Open Door Policy and Human Wiring
Most of us pride ourselves on our “Open Door Policy.” We appreciate and solicit input from everybody in the organization. Let’s reflect for a minute on how our wiring might affect us in the execution of this policy, focusing specifically on the C drive.
Low C drive profiles accept distractions and interruptions and sometimes even embrace them. Since Low C profiles operate under more of a LIFO (last in, first out) approach, they tackle problems as they arrive through the door. What may start as a quiet day in the office often becomes a hectic day with many challenges. The temperature increases, activity goes up, but Low C managers can handle it all!
However, with the LIFO approach to handling issues, often some things do not get the proper attention they require. Many times, the Low C manager will put a critical item on the top of their list, but work on everything below it. Usually, that top item is a long-term or longer-focus agenda item. Thus, the most critical item might not get all the attention it needs.
High C drive profiles, in contrast, prefer to work more using a FIFO (first in, first out) approach and are most productive when buttoning down the task at hand before moving on. They instinctively understand the need to spend quality time with their employees and often will spend as much time as it takes with the employee to properly focus on both the problem and the person before them. The “open door” of a High C manager can be warm and inviting, especially when provided with the courtesy of making an appointment.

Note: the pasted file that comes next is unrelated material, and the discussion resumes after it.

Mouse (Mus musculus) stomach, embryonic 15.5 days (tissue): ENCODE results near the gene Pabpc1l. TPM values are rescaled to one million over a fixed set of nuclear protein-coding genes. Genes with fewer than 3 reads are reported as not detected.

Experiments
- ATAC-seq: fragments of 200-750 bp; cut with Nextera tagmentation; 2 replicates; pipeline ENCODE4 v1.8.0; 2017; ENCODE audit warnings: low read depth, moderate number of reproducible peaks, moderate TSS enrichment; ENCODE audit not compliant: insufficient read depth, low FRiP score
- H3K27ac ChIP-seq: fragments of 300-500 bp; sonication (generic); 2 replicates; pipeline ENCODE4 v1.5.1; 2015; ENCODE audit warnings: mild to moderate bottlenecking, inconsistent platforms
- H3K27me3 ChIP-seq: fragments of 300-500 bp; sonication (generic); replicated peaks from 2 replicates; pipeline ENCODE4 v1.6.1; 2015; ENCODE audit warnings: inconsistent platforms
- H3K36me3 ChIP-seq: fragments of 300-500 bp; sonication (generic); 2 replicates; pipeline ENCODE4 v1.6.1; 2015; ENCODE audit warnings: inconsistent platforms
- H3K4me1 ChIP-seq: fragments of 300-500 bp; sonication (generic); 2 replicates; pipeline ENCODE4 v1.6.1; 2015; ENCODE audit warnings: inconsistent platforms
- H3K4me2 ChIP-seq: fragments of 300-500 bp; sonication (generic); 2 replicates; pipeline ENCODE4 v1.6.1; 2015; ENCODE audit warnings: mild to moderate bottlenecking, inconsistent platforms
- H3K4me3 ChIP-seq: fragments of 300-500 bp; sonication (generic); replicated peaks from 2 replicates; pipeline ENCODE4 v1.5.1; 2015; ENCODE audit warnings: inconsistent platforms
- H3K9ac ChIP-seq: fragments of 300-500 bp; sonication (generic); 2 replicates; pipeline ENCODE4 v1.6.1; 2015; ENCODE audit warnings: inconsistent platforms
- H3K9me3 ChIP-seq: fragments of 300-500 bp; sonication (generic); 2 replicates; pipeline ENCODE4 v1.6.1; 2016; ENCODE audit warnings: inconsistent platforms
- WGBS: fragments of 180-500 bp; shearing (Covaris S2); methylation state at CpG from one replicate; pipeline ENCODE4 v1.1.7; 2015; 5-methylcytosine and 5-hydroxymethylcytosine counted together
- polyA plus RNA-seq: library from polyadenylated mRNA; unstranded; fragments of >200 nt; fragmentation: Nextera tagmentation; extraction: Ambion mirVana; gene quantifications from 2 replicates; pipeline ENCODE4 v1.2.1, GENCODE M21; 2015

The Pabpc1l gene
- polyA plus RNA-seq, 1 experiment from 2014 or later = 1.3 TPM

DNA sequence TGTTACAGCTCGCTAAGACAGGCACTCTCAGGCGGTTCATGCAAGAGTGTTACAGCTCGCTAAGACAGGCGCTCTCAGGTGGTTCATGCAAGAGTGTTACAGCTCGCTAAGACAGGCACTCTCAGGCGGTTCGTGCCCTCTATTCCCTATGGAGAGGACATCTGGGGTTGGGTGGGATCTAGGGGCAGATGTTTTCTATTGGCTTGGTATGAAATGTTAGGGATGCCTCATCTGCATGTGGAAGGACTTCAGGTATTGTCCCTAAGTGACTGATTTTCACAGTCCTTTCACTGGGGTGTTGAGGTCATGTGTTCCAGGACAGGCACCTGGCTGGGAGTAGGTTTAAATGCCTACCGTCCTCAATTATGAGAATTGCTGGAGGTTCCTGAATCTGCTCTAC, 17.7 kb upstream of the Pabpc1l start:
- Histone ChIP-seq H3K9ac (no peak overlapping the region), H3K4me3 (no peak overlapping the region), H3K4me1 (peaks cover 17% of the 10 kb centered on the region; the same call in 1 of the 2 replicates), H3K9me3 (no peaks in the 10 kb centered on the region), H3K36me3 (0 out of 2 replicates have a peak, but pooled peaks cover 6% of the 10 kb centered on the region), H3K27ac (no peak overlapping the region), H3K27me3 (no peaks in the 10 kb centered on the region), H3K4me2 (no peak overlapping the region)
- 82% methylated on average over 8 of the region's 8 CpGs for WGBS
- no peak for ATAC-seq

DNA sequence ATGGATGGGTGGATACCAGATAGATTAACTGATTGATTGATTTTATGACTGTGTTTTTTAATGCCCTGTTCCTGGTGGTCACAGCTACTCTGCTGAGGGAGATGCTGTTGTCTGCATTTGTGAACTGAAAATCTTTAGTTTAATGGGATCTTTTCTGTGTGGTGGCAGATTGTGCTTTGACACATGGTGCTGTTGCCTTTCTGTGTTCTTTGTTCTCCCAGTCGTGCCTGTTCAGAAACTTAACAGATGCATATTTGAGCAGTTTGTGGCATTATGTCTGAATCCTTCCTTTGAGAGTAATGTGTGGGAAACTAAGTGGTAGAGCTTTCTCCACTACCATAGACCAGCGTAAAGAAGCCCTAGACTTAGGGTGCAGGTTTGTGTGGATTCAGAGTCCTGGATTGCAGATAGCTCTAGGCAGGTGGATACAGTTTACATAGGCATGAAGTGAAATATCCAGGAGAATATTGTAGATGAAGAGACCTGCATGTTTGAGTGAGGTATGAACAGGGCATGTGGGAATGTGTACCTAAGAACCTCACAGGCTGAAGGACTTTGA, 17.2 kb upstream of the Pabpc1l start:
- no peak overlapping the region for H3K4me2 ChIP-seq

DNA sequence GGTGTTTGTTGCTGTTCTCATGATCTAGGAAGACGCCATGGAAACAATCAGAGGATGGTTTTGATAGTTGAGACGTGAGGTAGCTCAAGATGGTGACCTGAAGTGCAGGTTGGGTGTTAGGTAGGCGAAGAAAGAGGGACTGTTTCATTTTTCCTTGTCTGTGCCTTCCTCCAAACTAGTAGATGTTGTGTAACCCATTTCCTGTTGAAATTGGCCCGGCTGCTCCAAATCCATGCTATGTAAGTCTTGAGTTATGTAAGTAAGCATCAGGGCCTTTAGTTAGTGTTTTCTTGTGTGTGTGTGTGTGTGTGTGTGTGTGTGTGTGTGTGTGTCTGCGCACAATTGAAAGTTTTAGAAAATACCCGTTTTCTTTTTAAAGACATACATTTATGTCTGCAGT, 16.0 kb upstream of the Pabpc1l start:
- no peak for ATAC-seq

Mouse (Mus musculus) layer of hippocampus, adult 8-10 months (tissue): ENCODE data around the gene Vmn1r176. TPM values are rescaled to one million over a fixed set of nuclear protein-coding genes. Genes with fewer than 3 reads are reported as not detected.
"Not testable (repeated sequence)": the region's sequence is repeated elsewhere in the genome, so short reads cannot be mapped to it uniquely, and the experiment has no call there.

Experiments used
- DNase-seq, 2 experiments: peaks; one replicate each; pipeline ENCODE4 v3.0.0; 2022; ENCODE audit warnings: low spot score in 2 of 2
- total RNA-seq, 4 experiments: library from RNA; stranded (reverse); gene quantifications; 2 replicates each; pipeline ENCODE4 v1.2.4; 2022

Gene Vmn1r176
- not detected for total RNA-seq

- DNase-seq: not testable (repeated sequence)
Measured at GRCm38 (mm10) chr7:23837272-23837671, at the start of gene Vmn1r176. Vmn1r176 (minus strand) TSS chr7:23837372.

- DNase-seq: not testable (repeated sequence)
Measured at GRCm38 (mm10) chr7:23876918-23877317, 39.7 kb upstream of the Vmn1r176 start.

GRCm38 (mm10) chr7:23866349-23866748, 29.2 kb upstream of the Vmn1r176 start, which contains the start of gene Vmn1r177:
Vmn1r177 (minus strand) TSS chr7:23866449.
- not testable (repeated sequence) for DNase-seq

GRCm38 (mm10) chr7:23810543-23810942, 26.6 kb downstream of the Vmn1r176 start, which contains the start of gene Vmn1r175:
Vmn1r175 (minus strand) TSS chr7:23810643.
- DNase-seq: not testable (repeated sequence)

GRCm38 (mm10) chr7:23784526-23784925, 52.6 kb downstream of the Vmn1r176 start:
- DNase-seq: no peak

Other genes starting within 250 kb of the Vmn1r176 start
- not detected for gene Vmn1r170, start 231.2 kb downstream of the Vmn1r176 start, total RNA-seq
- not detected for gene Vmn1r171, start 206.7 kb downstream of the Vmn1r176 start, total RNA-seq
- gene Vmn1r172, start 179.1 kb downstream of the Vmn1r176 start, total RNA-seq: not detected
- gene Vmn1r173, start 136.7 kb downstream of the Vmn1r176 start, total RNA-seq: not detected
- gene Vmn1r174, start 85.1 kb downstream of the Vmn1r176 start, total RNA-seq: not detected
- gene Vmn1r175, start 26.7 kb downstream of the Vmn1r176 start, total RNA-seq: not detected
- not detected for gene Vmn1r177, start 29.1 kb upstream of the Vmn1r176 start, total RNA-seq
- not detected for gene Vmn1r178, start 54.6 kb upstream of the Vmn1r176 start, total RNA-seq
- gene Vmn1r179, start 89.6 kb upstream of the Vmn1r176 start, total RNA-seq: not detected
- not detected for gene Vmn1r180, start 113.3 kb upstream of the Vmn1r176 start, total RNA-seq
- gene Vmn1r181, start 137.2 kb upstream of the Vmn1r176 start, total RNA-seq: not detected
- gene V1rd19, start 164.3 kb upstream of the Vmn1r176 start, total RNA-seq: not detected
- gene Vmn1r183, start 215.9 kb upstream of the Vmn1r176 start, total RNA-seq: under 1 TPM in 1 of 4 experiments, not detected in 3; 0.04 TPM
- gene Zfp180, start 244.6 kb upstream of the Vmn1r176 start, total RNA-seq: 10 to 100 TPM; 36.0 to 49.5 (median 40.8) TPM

The one issue that could occur is that perhaps some tasks may not get accomplished as there just might not be enough hours in the day to get to it all.
The best way to handle that “open door” is to keep your own wiring in front of you. Know your tendencies. Adjust to the people you talk to, and take the time to make a good connection first. Then respond in the best possible way tailored to the wiring of your listener. Make sure people know and feel they were heard. Provide a resolution, good or bad.
Model yourself on your ideal primary care physician: appointments run on time; when you get to see her, she takes the time to focus on you and your issue, and she gets you out of there with a solid treatment plan.
For more information on the C Drive, please register for our June 7th webinar! Register via email to receive call-in information: email@example.com.